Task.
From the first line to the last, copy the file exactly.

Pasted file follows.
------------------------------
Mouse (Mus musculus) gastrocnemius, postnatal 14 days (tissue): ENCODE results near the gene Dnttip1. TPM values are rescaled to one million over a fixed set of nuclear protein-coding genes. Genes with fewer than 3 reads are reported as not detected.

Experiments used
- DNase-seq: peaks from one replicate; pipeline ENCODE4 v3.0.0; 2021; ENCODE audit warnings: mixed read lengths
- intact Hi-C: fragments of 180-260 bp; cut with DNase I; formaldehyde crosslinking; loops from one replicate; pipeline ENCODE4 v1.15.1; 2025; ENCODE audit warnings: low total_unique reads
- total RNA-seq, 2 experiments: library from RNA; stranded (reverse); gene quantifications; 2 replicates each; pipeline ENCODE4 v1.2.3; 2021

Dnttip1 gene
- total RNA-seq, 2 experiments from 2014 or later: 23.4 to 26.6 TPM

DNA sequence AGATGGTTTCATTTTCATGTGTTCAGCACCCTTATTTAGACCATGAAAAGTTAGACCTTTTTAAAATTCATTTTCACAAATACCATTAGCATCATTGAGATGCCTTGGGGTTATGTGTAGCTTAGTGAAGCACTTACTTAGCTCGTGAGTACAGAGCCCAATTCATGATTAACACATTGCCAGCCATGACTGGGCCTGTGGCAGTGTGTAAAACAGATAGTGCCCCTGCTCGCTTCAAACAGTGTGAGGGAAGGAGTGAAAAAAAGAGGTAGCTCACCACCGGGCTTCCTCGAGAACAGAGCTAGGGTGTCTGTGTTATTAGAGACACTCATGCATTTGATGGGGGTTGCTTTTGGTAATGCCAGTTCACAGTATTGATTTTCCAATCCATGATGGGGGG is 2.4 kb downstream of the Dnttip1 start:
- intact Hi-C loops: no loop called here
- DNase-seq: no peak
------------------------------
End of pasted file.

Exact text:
Mouse (Mus musculus) gastrocnemius, postnatal 14 days (tissue): ENCODE results near the gene Dnttip1. TPM values are rescaled to one million over a fixed set of nuclear protein-coding genes. Genes with fewer than 3 reads are reported as not detected.

Experiments used
- DNase-seq: peaks from one replicate; pipeline ENCODE4 v3.0.0; 2021; ENCODE audit warnings: mixed read lengths
- intact Hi-C: fragments of 180-260 bp; cut with DNase I; formaldehyde crosslinking; loops from one replicate; pipeline ENCODE4 v1.15.1; 2025; ENCODE audit warnings: low total_unique reads
- total RNA-seq, 2 experiments: library from RNA; stranded (reverse); gene quantifications; 2 replicates each; pipeline ENCODE4 v1.2.3; 2021

Dnttip1 gene
- total RNA-seq, 2 experiments from 2014 or later: 23.4 to 26.6 TPM

DNA sequence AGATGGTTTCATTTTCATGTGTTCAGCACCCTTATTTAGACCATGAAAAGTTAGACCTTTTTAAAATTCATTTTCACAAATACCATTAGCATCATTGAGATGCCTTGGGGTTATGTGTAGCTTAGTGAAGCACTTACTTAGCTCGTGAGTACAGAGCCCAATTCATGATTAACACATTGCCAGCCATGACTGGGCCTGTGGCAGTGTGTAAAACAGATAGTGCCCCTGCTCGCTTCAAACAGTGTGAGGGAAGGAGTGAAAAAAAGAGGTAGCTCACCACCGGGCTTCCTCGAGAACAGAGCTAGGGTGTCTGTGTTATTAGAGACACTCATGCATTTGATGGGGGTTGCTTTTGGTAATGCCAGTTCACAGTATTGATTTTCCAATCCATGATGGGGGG is 2.4 kb downstream of the Dnttip1 start:
- intact Hi-C loops: no loop called here
- DNase-seq: no peak